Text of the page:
A physician may suggest using analgesics, nonsteroidal anti-inflammatory drugs, or antidepressants to treat a tension-type headache that is not associated with a disease. Triptan drugs, barbiturates (drugs that have a relaxing or sedative effect), and ergot derivatives may provide relief to people who suffer from both migraine and tension-type headache.
Alternative therapies for chronic tension-type headaches include biofeedback, relaxation training, meditation, and cognitive-behavioral therapy to reduce stress. A hot shower or moist heat applied to the back of the neck may ease symptoms of infrequent tension headaches. Physical therapy, massage, and gentle exercise of the neck may also be helpful.
Headache and Sleep Disorders
Headaches are often a secondary symptom of a sleep disorder. For example, tension-type headache is regularly seen in persons with insomnia or sleep-wake cycle disorders. Nearly three-fourths of individuals who suffer from narcolepsy complain of either migraine or cluster headache. Migraines and cluster headaches appear to be related to the number of and transition between rapid eye movement (REM) and other sleep periods an individual has during sleep. Hypnic headache awakens individuals mainly at night but may also interrupt daytime naps. Reduced oxygen levels in people with sleep apnea may trigger early morning headaches.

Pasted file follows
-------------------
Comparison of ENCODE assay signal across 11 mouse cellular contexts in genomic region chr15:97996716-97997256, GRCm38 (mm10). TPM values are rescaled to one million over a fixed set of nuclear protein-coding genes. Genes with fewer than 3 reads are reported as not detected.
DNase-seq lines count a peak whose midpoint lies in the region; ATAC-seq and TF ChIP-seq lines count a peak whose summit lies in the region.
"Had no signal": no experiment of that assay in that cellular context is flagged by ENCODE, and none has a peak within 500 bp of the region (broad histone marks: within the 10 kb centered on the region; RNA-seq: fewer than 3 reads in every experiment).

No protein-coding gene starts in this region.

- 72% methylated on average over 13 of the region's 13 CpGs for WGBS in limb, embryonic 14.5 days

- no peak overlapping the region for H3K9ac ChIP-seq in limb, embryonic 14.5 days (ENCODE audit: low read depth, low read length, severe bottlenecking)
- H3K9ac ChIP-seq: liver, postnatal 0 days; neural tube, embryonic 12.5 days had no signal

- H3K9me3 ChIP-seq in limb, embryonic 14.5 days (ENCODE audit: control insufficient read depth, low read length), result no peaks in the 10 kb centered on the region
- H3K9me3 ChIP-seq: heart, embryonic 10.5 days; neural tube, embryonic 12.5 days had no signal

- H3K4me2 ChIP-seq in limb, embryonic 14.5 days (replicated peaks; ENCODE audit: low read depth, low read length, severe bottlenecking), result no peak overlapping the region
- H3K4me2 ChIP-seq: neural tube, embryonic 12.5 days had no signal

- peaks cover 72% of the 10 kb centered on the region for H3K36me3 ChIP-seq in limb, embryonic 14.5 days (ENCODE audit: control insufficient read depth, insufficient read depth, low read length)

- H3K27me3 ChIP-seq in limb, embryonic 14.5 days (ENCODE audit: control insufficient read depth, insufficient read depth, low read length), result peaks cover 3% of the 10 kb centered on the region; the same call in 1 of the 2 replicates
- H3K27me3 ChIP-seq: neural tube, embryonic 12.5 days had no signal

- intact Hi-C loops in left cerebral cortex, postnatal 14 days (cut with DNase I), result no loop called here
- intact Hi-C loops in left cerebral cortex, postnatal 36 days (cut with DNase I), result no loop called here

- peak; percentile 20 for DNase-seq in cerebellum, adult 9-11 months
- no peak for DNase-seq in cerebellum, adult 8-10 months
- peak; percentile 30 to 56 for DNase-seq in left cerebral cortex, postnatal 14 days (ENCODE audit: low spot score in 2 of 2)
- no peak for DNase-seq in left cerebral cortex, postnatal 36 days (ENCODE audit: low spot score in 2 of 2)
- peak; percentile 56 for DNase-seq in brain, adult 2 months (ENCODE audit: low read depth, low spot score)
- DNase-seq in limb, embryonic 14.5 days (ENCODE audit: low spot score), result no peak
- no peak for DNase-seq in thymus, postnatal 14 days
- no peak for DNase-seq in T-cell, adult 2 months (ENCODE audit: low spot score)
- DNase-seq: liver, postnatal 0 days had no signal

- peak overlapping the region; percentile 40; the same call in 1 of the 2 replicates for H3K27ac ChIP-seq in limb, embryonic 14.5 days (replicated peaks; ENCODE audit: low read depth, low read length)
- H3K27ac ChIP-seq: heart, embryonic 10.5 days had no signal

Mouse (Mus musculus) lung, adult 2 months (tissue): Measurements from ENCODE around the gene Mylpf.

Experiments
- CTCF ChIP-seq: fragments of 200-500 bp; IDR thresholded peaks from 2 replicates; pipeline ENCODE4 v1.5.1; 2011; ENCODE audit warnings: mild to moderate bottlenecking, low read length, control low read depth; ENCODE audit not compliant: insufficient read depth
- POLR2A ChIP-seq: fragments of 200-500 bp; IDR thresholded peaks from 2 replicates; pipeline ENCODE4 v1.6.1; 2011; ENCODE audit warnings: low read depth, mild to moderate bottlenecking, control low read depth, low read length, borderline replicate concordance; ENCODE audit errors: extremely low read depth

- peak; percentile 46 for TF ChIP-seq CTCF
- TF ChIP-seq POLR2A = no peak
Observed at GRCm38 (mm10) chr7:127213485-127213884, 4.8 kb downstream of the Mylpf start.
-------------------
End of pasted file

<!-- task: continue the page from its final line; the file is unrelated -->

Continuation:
Getting the proper amount of sleep can ease headache pain. Generally, too little or too much sleep can worsen headaches, as can overuse of sleep medicines. Daytime naps often reduce deep sleep at night and can produce headaches in some adults. Some sleep disorders and secondary headache are treated using antidepressants. Check with a doctor before using over-the-counter medicines to ease sleep-associated headaches.
Coping with Headache
Headache treatment is a partnership between you and your doctor, and honest communication is essential. Finding a quick fix to your headache may not be possible. It may take some time for your doctor or specialist to determine the best course of treatment. Avoid using over-the-counter medicines more than twice a week, as they may actually worsen headache pain and the frequency of attacks. Visit a local headache support group meeting (if available) to learn how others with headache cope with their pain and discomfort. Relax whenever possible to ease stress and related symptoms, get enough sleep, regularly perform aerobic exercises, and eat a regularly scheduled and healthy diet that avoids food triggers. Gaining more control over your headache, stress, and emotions will make you feel better and let you embrace daily activities as much as possible.
Do you need treatment for your headaches? Call Steven Syrop, DDS in Manhattan, NY and Briarcliff, NY at (212) 969-9166 to learn more!